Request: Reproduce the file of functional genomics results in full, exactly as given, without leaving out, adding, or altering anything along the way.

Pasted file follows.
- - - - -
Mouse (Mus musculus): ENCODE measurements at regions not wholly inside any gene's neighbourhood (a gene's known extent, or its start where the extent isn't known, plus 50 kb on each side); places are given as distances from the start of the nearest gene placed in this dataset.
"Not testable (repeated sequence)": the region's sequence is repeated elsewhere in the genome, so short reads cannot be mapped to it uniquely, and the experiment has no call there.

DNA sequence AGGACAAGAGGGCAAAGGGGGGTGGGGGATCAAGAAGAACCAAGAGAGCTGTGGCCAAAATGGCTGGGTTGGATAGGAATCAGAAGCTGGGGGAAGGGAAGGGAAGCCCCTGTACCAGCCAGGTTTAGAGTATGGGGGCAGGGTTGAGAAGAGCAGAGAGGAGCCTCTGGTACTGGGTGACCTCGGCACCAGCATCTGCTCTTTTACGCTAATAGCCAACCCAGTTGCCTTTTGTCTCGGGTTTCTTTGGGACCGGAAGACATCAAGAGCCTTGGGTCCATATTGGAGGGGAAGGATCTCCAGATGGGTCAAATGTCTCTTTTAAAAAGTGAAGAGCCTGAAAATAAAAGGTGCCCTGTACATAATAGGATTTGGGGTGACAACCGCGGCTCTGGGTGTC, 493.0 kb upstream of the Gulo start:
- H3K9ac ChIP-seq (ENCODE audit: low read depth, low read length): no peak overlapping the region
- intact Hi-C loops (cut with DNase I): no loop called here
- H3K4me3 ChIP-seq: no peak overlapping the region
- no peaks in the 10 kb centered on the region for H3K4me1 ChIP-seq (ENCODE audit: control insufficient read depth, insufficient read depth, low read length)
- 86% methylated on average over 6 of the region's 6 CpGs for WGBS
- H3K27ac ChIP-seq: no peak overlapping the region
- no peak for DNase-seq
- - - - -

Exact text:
Mouse (Mus musculus): ENCODE measurements at regions not wholly inside any gene's neighbourhood (a gene's known extent, or its start where the extent isn't known, plus 50 kb on each side); places are given as distances from the start of the nearest gene placed in this dataset.
"Not testable (repeated sequence)": the region's sequence is repeated elsewhere in the genome, so short reads cannot be mapped to it uniquely, and the experiment has no call there.

DNA sequence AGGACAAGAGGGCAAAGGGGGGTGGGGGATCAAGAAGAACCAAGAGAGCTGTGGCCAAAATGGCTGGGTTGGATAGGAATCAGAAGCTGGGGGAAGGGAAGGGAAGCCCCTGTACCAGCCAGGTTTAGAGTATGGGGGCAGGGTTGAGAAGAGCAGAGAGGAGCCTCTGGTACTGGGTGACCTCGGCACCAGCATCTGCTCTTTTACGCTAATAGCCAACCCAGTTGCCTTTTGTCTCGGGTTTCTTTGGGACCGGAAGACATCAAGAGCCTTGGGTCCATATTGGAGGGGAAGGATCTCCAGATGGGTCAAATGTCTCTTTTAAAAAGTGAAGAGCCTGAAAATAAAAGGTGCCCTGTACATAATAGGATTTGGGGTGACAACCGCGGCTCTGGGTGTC, 493.0 kb upstream of the Gulo start:
- H3K9ac ChIP-seq (ENCODE audit: low read depth, low read length): no peak overlapping the region
- intact Hi-C loops (cut with DNase I): no loop called here
- H3K4me3 ChIP-seq: no peak overlapping the region
- no peaks in the 10 kb centered on the region for H3K4me1 ChIP-seq (ENCODE audit: control insufficient read depth, insufficient read depth, low read length)
- 86% methylated on average over 6 of the region's 6 CpGs for WGBS
- H3K27ac ChIP-seq: no peak overlapping the region
- no peak for DNase-seq